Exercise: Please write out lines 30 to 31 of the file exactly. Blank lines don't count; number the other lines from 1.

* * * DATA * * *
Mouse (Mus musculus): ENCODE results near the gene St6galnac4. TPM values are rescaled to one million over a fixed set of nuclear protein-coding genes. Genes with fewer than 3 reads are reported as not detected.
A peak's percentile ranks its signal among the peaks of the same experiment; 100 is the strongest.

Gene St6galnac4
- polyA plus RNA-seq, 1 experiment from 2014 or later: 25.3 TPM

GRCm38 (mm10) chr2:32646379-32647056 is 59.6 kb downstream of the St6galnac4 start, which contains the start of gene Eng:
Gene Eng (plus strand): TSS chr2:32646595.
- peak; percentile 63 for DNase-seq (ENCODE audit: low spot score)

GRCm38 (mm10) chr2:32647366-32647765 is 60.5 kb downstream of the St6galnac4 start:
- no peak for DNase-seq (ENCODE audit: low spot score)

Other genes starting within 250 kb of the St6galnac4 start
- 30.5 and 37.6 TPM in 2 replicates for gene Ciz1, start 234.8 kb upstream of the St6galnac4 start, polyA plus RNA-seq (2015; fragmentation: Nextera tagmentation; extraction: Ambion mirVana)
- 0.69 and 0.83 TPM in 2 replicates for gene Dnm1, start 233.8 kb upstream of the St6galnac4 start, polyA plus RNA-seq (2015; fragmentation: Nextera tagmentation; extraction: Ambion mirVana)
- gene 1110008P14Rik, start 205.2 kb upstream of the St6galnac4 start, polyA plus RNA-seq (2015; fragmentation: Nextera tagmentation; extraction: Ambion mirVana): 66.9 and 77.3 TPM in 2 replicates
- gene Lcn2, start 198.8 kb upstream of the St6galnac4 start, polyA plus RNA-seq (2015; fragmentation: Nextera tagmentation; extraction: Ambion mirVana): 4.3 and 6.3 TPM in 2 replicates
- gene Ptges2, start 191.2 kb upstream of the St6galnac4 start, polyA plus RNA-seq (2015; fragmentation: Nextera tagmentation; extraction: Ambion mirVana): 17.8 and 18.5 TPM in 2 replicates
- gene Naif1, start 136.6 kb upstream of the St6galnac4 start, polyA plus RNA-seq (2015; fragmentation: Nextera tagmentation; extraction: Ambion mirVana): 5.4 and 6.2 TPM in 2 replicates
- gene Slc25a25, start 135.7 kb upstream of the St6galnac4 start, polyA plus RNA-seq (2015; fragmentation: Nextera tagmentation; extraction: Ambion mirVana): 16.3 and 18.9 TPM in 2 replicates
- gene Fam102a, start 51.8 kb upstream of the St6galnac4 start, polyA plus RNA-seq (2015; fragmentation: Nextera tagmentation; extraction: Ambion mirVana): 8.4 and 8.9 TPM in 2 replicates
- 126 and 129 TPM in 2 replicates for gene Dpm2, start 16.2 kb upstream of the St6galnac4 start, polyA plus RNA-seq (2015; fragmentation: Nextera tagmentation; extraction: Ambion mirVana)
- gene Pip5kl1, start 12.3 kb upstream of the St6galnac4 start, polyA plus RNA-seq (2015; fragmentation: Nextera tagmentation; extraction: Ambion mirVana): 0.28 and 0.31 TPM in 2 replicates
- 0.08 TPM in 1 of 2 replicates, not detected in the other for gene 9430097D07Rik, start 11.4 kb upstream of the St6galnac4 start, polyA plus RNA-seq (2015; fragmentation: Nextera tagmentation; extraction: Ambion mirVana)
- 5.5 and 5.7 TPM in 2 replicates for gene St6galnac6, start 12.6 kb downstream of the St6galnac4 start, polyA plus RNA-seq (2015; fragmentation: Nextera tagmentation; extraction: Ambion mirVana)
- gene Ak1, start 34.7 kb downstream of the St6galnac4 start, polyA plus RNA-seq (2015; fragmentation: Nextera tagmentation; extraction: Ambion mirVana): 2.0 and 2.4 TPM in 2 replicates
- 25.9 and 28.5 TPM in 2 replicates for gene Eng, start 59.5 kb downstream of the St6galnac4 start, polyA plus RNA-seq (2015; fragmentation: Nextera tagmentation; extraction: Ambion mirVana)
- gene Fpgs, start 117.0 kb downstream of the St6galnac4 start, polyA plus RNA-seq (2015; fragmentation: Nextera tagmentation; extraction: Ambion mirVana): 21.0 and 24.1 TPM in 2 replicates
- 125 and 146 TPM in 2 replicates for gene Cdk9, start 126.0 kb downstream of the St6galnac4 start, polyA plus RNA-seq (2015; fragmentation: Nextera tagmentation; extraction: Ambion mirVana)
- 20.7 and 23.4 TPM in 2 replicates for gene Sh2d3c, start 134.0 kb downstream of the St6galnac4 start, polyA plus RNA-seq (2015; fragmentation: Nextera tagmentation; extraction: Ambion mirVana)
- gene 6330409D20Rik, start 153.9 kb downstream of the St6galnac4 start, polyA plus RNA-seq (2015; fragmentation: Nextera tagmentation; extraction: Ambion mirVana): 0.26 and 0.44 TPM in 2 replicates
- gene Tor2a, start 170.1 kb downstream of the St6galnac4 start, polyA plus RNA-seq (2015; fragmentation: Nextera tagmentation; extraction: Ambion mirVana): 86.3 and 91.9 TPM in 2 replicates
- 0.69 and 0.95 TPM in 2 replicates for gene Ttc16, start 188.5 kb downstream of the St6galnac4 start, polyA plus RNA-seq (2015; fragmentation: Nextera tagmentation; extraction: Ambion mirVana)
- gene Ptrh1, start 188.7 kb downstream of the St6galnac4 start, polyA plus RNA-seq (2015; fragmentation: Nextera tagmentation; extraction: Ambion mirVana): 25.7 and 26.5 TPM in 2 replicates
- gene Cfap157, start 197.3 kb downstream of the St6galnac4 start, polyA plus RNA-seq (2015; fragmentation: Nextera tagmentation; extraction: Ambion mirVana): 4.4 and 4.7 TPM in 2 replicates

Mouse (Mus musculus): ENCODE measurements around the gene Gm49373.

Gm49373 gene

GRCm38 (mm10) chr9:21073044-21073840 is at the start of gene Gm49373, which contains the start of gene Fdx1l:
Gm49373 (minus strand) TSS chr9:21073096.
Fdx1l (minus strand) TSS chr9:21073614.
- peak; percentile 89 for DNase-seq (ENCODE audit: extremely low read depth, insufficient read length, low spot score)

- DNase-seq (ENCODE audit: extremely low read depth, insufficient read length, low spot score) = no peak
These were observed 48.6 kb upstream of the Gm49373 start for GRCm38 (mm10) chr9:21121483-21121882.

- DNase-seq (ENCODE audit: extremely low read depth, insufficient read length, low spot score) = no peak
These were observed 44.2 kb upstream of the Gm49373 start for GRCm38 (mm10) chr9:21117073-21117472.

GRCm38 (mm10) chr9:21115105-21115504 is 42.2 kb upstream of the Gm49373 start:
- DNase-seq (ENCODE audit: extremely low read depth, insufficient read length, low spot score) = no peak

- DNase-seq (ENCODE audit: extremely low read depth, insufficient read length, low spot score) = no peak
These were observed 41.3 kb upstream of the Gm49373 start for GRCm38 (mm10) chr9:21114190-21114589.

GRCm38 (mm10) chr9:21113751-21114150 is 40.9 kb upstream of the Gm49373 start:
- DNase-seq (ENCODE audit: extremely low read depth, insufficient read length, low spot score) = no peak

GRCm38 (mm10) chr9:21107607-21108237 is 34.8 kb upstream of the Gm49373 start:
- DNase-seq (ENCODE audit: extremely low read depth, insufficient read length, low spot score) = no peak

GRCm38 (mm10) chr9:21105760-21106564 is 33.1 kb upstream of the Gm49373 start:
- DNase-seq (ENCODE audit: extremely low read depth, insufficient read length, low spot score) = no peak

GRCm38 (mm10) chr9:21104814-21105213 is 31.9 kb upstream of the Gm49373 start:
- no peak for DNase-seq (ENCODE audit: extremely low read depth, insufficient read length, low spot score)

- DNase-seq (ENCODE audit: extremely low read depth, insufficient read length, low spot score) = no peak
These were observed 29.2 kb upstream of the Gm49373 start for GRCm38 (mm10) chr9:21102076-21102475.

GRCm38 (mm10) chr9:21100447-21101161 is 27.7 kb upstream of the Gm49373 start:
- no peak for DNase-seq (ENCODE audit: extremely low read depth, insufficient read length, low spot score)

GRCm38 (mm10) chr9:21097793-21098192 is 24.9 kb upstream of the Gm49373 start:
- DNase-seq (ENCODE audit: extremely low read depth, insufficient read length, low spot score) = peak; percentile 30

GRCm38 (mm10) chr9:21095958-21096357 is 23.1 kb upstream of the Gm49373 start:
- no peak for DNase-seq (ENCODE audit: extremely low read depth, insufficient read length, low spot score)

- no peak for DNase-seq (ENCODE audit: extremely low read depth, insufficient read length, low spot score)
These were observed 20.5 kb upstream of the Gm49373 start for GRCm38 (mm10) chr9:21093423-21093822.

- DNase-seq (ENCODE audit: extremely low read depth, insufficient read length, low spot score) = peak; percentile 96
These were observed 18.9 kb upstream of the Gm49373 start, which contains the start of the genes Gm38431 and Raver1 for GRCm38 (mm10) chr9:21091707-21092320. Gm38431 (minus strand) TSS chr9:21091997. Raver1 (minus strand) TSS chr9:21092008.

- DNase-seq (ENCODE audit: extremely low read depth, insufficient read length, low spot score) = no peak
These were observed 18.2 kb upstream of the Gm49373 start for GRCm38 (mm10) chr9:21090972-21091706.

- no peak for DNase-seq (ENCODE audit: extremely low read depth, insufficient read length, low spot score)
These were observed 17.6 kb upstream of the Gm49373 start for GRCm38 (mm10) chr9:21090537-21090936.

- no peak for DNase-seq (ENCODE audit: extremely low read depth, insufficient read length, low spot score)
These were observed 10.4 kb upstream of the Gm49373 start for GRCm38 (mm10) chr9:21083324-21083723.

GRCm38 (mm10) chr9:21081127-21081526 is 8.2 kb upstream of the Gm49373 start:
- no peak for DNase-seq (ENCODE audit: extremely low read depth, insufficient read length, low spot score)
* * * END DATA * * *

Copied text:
- 0.69 and 0.95 TPM in 2 replicates for gene Ttc16, start 188.5 kb downstream of the St6galnac4 start, polyA plus RNA-seq (2015; fragmentation: Nextera tagmentation; extraction: Ambion mirVana)
- gene Ptrh1, start 188.7 kb downstream of the St6galnac4 start, polyA plus RNA-seq (2015; fragmentation: Nextera tagmentation; extraction: Ambion mirVana): 25.7 and 26.5 TPM in 2 replicates